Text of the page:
"Blind" interviewing: Is ignorance bliss?

Memory. 2016 Oct;24(9):1256-66. doi: 10.1080/09658211.2015.1098705. Epub 2015 Oct 21.


Current investigative interviewing guidelines [e.g., Technical Working Group: Eyewitness evidence. (1999). Eyewitness evidence: A guide for law enforcement. U.S. Department of Justice, Office of Justice Programs, National Institute of Justice. Retrieved from https://www.ncjrs.gov/pdffiles1/nij/178240.pdf ] suggest that interviewers review available case information prior to conducting a witness interview. The present study investigated the effect of interviewers' pre-interview awareness of crime details on eyewitnesses' memory and interviewer behaviour shortly after a mock crime or a week later. Results indicate that blind interviewers with no knowledge about the crime elicited more correct information than those who were correctly informed about the crime. Differences in interviewer behaviour emerged only in the very first question of the interview: Blind interviewers were more likely to begin the interview with a non-suggestive question than the informed interviewers. Blind interviewers also recalled more details than the informed interviewers when asked to generate a report after the witness interview documenting the witness' account.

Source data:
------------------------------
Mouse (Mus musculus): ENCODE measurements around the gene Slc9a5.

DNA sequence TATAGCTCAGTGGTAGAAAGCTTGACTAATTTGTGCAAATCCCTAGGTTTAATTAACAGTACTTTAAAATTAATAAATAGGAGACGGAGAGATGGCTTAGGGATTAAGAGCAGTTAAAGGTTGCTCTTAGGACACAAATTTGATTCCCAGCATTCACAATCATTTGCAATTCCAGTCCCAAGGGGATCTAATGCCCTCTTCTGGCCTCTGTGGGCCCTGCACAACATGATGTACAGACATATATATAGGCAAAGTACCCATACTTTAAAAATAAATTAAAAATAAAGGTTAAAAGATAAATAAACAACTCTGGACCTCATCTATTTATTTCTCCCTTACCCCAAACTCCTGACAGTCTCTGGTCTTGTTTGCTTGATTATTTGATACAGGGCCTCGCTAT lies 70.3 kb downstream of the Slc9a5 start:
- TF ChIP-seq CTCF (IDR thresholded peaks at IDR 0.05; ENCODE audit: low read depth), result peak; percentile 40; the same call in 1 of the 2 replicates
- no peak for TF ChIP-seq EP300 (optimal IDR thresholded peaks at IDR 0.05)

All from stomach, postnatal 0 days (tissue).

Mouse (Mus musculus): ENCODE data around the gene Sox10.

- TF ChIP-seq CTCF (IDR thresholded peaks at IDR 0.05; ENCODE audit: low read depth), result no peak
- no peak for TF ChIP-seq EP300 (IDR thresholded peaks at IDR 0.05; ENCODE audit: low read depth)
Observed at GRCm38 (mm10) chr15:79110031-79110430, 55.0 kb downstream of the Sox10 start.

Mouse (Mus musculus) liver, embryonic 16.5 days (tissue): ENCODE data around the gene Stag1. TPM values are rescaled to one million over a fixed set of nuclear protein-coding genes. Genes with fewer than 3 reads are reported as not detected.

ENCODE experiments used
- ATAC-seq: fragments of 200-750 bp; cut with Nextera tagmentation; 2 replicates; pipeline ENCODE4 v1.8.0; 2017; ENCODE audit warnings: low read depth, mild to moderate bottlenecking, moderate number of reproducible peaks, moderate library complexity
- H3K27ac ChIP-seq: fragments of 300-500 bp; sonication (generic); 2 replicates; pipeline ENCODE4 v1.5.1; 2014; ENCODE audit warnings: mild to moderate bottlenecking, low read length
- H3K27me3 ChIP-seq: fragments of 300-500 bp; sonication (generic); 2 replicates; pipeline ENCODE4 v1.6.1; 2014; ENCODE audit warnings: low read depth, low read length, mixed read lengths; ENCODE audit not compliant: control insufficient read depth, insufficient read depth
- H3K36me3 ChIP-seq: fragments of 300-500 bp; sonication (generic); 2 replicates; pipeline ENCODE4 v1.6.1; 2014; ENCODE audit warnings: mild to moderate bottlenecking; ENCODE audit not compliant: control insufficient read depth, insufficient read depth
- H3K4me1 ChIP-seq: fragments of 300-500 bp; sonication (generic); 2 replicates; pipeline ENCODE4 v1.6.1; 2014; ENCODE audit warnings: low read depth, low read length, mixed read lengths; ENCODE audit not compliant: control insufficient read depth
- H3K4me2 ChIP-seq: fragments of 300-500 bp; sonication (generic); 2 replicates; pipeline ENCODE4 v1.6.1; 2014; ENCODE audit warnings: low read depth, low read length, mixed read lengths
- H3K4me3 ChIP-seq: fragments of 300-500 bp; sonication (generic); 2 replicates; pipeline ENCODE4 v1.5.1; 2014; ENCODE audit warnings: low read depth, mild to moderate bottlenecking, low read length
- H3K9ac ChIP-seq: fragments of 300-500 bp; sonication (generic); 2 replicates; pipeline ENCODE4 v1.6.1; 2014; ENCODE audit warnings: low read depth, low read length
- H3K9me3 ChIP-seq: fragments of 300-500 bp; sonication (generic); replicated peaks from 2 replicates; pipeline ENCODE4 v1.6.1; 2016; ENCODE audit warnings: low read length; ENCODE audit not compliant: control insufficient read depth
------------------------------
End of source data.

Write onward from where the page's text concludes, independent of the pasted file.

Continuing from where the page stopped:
Keywords: Blind interviewing; expectancy effects; eyewitness memory; investigator bias.

Publication types

  • Research Support, Non-U.S. Gov't

MeSH terms

  • Crime / psychology*
  • Female
  • Humans
  • Male
  • Memory*
  • Young Adult